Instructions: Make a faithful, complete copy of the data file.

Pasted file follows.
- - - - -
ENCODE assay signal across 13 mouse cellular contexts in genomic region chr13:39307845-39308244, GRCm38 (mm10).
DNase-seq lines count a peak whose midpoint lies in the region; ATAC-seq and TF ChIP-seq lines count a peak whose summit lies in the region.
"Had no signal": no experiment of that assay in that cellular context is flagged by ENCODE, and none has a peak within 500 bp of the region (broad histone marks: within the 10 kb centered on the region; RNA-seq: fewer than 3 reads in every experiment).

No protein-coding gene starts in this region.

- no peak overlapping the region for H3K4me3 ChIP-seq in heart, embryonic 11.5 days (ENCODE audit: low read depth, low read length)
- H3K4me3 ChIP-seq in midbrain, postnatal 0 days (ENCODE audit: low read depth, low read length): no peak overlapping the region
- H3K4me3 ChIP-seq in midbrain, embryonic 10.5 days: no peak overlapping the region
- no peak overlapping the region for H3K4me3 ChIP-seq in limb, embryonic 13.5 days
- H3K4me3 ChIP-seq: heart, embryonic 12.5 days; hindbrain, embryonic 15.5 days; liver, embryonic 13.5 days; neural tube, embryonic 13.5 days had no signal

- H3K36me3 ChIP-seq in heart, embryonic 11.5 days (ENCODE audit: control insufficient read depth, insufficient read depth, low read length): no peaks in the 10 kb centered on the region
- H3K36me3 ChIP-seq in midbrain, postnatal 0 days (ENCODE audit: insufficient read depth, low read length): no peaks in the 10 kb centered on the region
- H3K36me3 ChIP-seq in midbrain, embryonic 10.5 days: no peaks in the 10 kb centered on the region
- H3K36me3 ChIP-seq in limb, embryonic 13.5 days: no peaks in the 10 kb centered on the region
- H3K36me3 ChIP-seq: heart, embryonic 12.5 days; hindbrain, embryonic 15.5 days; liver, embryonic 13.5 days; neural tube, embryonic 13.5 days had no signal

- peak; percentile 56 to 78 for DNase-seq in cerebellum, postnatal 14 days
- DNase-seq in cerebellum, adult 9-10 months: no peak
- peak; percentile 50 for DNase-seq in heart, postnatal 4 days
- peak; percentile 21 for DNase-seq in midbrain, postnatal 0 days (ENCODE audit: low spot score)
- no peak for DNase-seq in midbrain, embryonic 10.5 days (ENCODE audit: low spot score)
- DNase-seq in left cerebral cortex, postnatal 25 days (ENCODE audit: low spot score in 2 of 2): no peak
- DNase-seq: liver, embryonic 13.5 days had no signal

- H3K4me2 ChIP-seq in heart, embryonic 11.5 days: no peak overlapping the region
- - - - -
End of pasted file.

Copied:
ENCODE assay signal across 13 mouse cellular contexts in genomic region chr13:39307845-39308244, GRCm38 (mm10).
DNase-seq lines count a peak whose midpoint lies in the region; ATAC-seq and TF ChIP-seq lines count a peak whose summit lies in the region.
"Had no signal": no experiment of that assay in that cellular context is flagged by ENCODE, and none has a peak within 500 bp of the region (broad histone marks: within the 10 kb centered on the region; RNA-seq: fewer than 3 reads in every experiment).

No protein-coding gene starts in this region.

- no peak overlapping the region for H3K4me3 ChIP-seq in heart, embryonic 11.5 days (ENCODE audit: low read depth, low read length)
- H3K4me3 ChIP-seq in midbrain, postnatal 0 days (ENCODE audit: low read depth, low read length): no peak overlapping the region
- H3K4me3 ChIP-seq in midbrain, embryonic 10.5 days: no peak overlapping the region
- no peak overlapping the region for H3K4me3 ChIP-seq in limb, embryonic 13.5 days
- H3K4me3 ChIP-seq: heart, embryonic 12.5 days; hindbrain, embryonic 15.5 days; liver, embryonic 13.5 days; neural tube, embryonic 13.5 days had no signal

- H3K36me3 ChIP-seq in heart, embryonic 11.5 days (ENCODE audit: control insufficient read depth, insufficient read depth, low read length): no peaks in the 10 kb centered on the region
- H3K36me3 ChIP-seq in midbrain, postnatal 0 days (ENCODE audit: insufficient read depth, low read length): no peaks in the 10 kb centered on the region
- H3K36me3 ChIP-seq in midbrain, embryonic 10.5 days: no peaks in the 10 kb centered on the region
- H3K36me3 ChIP-seq in limb, embryonic 13.5 days: no peaks in the 10 kb centered on the region
- H3K36me3 ChIP-seq: heart, embryonic 12.5 days; hindbrain, embryonic 15.5 days; liver, embryonic 13.5 days; neural tube, embryonic 13.5 days had no signal

- peak; percentile 56 to 78 for DNase-seq in cerebellum, postnatal 14 days
- DNase-seq in cerebellum, adult 9-10 months: no peak
- peak; percentile 50 for DNase-seq in heart, postnatal 4 days
- peak; percentile 21 for DNase-seq in midbrain, postnatal 0 days (ENCODE audit: low spot score)
- no peak for DNase-seq in midbrain, embryonic 10.5 days (ENCODE audit: low spot score)
- DNase-seq in left cerebral cortex, postnatal 25 days (ENCODE audit: low spot score in 2 of 2): no peak
- DNase-seq: liver, embryonic 13.5 days had no signal

- H3K4me2 ChIP-seq in heart, embryonic 11.5 days: no peak overlapping the region